So it amounts to a total of 6 fuel loads for a 10000 Km flight with no weapon loads and only two external fuel tanks for each plane provided that each plane had five refuellings enroute.Rreport does not states whether the 5 refuellings were for each rafale. But since it is an odd number it is safe to assume that it is five refuellings for each plane . Becuase both planes need exactly the same amount of refuelling . SO an odd number can not denote total refuelling for both the planes.

        Then range in tropical climate with two external fuel tanks in optimum altitude conditions(high altitude )comes only to 1500 Km around.

        Why?

        But AVM has claimed that tejas has just one third of rafale range. Even in IOC-2 press information bureau release the farthest tejas can fly without refuelling for tejas was stated to be 1700 Km. ANd its combat radius 500 km, means with weapons it can have close to 1000 Km range with needs for AB thrusts and fuel penalizing lo altitude flight and a few minutes of close combat needs.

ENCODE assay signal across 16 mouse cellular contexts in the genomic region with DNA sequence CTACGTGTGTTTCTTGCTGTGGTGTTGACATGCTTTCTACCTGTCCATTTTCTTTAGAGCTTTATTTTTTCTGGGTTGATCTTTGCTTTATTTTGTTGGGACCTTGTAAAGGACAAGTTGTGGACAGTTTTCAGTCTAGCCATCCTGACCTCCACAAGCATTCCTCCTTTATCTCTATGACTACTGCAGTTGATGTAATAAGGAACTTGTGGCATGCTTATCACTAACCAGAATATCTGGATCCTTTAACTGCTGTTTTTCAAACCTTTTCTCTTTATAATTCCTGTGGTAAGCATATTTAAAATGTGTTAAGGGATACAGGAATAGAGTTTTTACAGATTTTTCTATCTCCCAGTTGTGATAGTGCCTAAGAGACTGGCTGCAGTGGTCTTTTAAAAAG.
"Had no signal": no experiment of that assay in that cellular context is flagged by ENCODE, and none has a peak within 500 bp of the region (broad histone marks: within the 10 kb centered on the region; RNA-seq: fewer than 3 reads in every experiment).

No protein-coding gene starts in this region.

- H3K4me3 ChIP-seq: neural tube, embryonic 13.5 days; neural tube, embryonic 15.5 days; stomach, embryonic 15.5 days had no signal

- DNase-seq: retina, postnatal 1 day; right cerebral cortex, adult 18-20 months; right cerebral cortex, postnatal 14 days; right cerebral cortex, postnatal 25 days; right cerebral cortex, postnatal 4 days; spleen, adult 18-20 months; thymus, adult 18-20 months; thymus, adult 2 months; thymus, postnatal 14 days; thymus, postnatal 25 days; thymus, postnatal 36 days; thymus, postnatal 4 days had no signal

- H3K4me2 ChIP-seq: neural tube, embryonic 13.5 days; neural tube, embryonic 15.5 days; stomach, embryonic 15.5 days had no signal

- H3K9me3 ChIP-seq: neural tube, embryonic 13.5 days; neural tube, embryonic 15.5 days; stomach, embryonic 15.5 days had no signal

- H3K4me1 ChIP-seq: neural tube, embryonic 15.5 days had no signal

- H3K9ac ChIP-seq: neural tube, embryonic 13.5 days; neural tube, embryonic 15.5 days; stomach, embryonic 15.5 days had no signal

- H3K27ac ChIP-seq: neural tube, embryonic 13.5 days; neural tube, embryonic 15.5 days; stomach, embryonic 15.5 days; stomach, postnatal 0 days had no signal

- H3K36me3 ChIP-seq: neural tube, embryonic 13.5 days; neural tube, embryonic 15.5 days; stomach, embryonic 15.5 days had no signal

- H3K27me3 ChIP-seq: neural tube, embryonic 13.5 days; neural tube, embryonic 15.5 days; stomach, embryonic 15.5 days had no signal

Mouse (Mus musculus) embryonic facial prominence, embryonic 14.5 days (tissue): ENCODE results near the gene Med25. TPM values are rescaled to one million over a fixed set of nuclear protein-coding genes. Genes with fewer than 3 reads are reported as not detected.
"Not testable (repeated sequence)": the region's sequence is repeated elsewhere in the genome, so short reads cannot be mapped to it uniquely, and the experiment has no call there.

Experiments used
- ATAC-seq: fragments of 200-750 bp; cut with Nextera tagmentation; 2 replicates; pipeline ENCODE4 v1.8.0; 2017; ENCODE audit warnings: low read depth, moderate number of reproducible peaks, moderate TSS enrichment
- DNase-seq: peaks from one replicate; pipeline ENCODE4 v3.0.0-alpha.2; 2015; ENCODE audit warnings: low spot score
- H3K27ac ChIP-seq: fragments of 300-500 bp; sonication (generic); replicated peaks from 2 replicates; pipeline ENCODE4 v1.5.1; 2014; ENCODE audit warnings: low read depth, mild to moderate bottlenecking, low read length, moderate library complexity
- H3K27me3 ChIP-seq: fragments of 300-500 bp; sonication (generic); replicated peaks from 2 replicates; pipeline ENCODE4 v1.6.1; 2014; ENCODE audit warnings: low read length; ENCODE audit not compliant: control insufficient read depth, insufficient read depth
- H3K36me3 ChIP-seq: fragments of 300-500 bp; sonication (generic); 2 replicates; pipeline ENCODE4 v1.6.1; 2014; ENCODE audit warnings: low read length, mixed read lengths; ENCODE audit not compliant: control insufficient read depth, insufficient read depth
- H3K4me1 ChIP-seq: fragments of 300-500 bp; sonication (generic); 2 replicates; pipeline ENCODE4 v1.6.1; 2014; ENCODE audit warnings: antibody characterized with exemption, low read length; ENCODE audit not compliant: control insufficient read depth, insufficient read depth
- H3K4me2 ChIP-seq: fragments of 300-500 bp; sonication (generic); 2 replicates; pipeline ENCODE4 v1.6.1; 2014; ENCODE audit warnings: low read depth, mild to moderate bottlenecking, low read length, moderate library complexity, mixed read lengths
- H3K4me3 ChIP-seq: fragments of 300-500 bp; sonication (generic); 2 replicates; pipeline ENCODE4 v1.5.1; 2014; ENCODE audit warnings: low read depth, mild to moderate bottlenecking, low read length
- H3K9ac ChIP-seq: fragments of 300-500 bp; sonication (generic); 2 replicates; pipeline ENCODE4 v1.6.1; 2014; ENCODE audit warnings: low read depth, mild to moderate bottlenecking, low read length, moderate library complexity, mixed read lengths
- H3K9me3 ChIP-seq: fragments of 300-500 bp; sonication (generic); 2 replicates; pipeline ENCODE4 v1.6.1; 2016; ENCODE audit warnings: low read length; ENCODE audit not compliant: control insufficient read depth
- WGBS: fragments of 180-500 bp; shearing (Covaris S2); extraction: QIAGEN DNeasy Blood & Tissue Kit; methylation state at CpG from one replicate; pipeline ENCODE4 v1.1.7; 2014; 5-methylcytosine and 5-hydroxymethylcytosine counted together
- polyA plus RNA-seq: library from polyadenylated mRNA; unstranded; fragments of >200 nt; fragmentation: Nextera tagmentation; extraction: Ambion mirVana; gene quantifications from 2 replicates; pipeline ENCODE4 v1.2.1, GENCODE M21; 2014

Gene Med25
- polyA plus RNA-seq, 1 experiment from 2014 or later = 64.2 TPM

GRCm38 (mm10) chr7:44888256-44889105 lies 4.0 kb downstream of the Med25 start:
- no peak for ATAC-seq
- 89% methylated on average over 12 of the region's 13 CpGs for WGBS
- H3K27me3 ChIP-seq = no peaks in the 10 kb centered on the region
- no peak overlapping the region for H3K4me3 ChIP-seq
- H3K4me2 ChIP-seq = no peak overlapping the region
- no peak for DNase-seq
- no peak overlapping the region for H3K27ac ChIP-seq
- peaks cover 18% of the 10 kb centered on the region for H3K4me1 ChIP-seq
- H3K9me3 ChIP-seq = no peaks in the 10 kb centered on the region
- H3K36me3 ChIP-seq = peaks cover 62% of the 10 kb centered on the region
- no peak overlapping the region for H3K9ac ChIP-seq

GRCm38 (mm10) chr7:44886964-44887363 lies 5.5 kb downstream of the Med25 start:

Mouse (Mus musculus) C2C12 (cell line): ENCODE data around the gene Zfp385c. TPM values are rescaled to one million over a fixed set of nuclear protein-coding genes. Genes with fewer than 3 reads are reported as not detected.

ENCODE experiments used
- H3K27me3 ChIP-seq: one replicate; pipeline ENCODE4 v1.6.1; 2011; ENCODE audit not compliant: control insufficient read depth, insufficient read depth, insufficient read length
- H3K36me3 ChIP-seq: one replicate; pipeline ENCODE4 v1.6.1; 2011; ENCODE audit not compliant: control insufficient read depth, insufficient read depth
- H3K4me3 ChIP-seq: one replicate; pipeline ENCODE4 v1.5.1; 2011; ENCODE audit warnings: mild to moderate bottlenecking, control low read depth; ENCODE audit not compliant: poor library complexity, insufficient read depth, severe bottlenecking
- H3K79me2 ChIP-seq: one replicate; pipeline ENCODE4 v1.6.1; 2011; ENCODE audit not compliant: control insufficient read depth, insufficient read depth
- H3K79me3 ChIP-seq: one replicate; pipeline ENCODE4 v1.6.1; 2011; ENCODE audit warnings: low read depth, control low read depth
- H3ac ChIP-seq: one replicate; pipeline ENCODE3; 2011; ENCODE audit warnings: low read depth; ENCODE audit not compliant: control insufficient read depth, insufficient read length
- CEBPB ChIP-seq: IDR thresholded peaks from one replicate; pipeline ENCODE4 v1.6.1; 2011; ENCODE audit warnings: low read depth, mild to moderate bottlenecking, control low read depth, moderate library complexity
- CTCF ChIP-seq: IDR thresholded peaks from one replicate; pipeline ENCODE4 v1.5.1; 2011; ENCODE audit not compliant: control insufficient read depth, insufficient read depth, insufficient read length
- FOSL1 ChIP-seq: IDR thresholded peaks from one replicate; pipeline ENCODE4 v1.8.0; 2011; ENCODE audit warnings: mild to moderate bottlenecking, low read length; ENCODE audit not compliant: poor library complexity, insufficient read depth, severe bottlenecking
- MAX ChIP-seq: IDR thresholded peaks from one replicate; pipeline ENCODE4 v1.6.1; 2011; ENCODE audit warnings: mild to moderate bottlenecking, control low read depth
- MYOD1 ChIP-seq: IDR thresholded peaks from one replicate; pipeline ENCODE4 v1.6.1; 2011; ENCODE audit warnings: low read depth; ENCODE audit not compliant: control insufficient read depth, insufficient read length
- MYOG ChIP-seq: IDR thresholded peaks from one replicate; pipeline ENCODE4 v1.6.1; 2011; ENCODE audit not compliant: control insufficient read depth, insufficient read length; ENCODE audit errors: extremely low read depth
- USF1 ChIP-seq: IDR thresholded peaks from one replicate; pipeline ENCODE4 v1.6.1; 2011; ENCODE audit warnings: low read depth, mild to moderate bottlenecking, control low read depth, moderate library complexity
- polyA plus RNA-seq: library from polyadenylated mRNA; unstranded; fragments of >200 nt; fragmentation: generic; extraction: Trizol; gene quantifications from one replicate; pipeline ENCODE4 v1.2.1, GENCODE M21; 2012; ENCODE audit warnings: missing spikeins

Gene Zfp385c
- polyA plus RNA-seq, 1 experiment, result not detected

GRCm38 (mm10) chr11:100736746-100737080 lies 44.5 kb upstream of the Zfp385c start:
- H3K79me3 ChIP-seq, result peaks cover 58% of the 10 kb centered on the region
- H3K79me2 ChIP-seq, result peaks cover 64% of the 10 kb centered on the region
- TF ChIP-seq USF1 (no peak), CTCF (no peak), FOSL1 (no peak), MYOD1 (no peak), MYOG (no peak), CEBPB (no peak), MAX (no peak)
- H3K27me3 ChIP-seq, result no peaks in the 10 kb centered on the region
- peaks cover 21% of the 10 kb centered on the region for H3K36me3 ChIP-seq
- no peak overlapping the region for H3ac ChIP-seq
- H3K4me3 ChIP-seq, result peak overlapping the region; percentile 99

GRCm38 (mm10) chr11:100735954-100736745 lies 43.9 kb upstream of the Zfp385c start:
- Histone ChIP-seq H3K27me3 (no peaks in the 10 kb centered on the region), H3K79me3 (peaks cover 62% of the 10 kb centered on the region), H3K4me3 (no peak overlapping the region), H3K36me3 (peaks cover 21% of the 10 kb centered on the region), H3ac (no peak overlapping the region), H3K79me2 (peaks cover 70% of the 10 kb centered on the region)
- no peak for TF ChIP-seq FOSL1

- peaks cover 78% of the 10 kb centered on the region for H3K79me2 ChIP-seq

Looking at the fact they flew 10K Kms and needed 5 refuels + 1 to begin with i.e a range of 1600 km with no weapons and two fuel tanks quite clearly shows Rafale doesn’t have the famed deep legs as claimed since the start. Also such long range distances are covered flying at very high altitude i.e over 30K feet at optimal fuel burning cruise speed to minimize fuel consumption, these claimed long ranges would be much lower when slung with weapons flying in low in deep strike missions.

        whatever the optimum flying conditions if you add weapons worth their price, and do a lo lo penetration with reservation for AB thrusts and close combat and take off needs, the result will be the same